Several cellular mechanisms underlying limb muscle adverse contractile changes have been identified from biochemical and electrophysiological studies in animal models of diabetes [8-11]. With respect to respiratory muscles, in type 1 diabetic diaphragm the expression of metabolism genes shifted by a small decrease in lipid metabolism gene expression and a large increase in carbohydrate metabolism gene expression; in addition there was increased expression of protein ubiquitination genes (a mechanism of protein breakdown), and increased expression of oxidoreductase genes (indicative of oxidative stress) [12]. It is unclear if type 2 diabetes affects gene expression of the respiratory muscles in the same manner as type 1 diabetes. Furthermore, it is unknown whether upper airway muscles are affected by diabetes in a similar manner as the diaphragm. However it is known from gene expression studies that compared with the diaphragm, the sternohyoid muscle has higher expression of carbohydrate metabolism genes, as well as lower expression of lipid metabolism genes, especially those involved directly in fatty acid β oxidation and biosynthesis in the mitochondria [13]. The hypothesis of the present study is that type 2 diabetes produces substantial changes in gene expression of the upper airway muscles, which furthermore differs both qualitatively and quantitatively from those of the diaphragm.


All studies were approved by the institutional animal care and use committee and conformed with NIH guidelines for animal care. Studies were performed on 11 male Zucker Diabetic Fatty (ZDF) rats, an animal model of obesity and type 2 diabetes, obtained from Charles River Laboratories (Wilmington, MA). All animals had free access to food and water. Obese (fa/fa) animals (n=5) were fed Purina diet #5008, which induces development of type 2 diabetes between 8 and 12 weeks of age (Corsetti et al. 2000). Lean (+/?) littermates (n=6) were fed normal rodent chow. At an age of eighteen weeks, all animals were well-anesthetized with a mixture of intraperitoneal ketamine, xylazine and acepromazine following an all-night fast. Blood obtained from the tail was analyzed for glucose using a glucometer (Lifescan, Milpitas, CA). The entire sternohyoid and costal diaphragm muscles were removed surgically, placed in RNAlater, and stored at -80°C. At the time of muscle removal, fasting blood glucose values were 58 ± 7 mg/dl (range 36–77) for the normal animals, and 183 ± 60 mg/dl (range 133–275) for the obese ZDF animals (P < 0.001 by unpaired t test). The obese animals had a final weight that was heavier than the lean animals (424 ± 28 vs 348 ± 5 grams, for obese and lean, respectively, P < 0.02). Animals were not treated with insulin or oral hypoglycemics because the purpose of the study was to determine the effects of diabetes on gene expression rather than the extent to which treatment of diabetes would attenuate the changes.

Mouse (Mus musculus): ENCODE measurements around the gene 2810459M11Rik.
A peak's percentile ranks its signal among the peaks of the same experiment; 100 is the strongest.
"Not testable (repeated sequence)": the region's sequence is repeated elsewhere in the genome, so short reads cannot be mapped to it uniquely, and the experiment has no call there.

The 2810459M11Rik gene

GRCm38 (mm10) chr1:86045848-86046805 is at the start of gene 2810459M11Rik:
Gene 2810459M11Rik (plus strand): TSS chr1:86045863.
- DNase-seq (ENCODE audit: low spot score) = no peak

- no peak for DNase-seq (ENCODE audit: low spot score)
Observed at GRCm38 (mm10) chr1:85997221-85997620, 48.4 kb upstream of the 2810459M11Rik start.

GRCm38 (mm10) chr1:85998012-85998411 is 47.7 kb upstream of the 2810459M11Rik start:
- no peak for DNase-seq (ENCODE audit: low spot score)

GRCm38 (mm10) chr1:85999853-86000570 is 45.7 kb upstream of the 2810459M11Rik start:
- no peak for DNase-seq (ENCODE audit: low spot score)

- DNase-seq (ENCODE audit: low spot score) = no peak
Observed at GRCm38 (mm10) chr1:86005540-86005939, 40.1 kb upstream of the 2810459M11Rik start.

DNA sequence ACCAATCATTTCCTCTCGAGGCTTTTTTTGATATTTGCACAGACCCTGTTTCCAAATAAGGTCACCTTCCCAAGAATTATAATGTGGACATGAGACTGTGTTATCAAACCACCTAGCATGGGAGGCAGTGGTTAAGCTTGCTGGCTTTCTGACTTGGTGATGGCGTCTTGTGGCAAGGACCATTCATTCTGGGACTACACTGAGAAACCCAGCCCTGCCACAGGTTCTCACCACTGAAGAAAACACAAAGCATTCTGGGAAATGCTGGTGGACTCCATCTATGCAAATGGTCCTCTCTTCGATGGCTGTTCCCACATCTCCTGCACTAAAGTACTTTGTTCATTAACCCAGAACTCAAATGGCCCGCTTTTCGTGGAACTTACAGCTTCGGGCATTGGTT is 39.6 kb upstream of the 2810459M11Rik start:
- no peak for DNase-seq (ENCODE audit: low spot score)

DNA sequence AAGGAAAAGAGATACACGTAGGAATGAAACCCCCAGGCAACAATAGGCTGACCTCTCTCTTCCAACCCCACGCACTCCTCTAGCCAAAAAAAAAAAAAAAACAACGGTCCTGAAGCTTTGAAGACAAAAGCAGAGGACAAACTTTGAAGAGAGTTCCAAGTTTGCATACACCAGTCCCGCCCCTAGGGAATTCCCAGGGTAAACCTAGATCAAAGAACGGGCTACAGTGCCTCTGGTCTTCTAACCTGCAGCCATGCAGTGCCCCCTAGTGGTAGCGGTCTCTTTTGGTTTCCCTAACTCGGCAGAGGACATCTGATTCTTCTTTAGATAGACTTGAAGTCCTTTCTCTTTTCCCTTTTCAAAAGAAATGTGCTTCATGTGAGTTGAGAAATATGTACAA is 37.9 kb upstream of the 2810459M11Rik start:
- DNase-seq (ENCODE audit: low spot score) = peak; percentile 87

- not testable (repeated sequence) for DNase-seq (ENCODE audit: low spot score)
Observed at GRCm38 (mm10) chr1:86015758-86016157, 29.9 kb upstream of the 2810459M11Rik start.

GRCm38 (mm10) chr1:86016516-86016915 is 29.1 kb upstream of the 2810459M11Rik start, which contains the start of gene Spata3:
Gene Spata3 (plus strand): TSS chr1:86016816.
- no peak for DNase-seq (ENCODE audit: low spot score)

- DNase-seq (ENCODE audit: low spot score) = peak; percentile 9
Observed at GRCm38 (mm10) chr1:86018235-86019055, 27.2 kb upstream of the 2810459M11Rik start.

Gene expression array studies were performed in a manner similar to that described previously [14-16]. Total RNA was extracted using Trizol (GibcoBRL, Rockville, MD), and the RNA pellets were resuspended at 1 μg RNA/μl DEPC-treated water. This was followed by a cleanup protocol with a Qiagen (Valencia, CA) RNeasy Total RNA mini kit. Total RNA was prepared using Affymetrix (Santa Clara, CA) microarrays, according to the directions from the manufacturer. Briefly, 8 μg of RNA was used in a reverse transcription reaction (SuperScript II; Life Technologies, Rockville, MD) to generate first strand cDNA. After second strand synthesis, double strand cDNA was used in an in vitro transcription reaction to generate biotinylated cRNA, which was purified and fragmented. Next, 15 μg of biotin-labeled cRNA was used in a 300 μl hybridization cocktail which included spiked transcript controls. 200 μl of cocktail was loaded onto Affymetrix RAE 230A microarrays (Santa Clara, CA) and hybridized for 16 hr at 45°C with agitation. Standard post-hybridization washes and double-stain protocols used an Affymetrix GeneChip Fluidics Station 400. Arrays were scanned using a Hewlett Packard Gene Array scanner, and analyzed with Affymetrix GCOS software. The data have been deposited in NCBIs Gene Expression Omnibus (GEO, webcite) and assigned Series accession number GSE21791.